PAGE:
• As Police Shows Thrive, Cable Grabs Its Share (NYT)
    Niche cable channels are rushing to cash in on viewers' longstanding fascination with courts, cops and rescues.
  • Will Paid Search-Engine Listings Remain a Bright Spot? (DJ)
    Even its supporters acknowledge that paid listings, like so many other Internet trends, is unlikely to remain the big new thing for long.
  • Chicago leads Golden Globe nominations (MSNBC)
    "Chicago" received a leading eight Golden Globe nominations Thursday, including best musical or comedy and best actress for stars Renee Zellweger and Catherine Zeta-Jones.
  • AOL May Strike Gold With Instant Messaging Patent (Reuters)
    Media giant AOL Time Warner has quietly won a U.S. patent for instant messaging, a potential goldmine as the online activity rivals mobile phone text-messaging as the most popular new communication tool.
  • New Premise in Science: Get the Word Out Quickly, Online (NYTimes.com)
    A group of prominent scientists is mounting an electronic challenge to the leading scientific journals, accusing them of holding back the progress of science by restricting online access to their articles so they can reap higher profits.
  • Sony's Big Bazooka (Fortune)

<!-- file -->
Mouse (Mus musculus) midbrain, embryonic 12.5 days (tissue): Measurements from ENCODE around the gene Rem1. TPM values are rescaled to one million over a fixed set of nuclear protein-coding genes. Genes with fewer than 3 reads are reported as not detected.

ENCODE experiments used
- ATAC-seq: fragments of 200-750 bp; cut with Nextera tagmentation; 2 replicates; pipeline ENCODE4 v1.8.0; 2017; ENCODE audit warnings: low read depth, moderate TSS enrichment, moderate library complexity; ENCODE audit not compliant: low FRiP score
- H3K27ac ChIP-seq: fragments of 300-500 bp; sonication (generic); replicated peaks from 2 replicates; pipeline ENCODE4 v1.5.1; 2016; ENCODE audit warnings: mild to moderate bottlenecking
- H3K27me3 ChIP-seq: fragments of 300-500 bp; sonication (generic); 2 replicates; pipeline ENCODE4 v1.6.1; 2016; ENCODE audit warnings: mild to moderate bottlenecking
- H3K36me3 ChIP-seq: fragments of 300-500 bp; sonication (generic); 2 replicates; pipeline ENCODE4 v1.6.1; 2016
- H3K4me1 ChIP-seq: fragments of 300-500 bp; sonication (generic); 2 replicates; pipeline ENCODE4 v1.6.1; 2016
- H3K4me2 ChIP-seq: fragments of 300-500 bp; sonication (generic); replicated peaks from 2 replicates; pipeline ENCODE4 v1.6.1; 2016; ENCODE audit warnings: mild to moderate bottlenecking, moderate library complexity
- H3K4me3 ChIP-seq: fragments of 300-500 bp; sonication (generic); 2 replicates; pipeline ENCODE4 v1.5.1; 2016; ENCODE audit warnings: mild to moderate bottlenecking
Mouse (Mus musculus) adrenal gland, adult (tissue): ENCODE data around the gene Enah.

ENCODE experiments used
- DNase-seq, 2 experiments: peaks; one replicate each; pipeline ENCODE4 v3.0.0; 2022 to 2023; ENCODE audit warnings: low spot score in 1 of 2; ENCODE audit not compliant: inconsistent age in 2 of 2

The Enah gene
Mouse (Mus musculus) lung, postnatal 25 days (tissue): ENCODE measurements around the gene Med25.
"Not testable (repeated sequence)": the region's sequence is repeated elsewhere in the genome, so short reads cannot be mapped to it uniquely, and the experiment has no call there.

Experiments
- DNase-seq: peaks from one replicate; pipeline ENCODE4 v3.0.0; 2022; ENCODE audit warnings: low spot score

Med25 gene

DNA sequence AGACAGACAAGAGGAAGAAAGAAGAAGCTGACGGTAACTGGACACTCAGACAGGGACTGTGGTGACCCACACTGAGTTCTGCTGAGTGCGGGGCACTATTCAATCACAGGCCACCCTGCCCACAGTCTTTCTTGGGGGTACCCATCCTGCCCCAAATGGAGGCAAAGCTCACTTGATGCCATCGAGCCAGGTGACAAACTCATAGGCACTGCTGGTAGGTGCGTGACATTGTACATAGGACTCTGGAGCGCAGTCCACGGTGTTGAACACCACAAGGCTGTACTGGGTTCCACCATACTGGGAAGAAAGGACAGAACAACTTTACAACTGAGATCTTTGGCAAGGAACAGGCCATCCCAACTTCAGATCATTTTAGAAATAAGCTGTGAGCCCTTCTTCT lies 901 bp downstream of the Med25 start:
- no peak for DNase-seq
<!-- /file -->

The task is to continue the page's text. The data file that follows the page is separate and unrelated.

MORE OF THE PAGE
Keeping PlayStation2 at the top of the game will not be easy.
  • Explosions and Relationship Building (Business 2.0)
    The Sims Online and Grand Theft Auto: Vice City have one thing in common: A great story.
  • AOL Quietly Unveiling New E-Commerce Initiatives (Reuters)
    America Online is quietly creating shopping features such as an online liquidation market and a personalized gift finder, in the hopes that retail offerings will help offset a slump in advertising and subscriber growth.
  • AOL Taps Ned Desmond For Time Inc. Interactive (WSJ)
    As part of AOL Time Warner Inc.'s latest attempt to make its units work together, the media powerhouse tapped Ned Desmond as executive editor of Time Inc. Interactive, according to people familiar with the situation.
  • Google Goes Shopping With New Search Site (Reuters)
    The popular search engine Google has added an online shopping site called Froogle to its bag of tricks.
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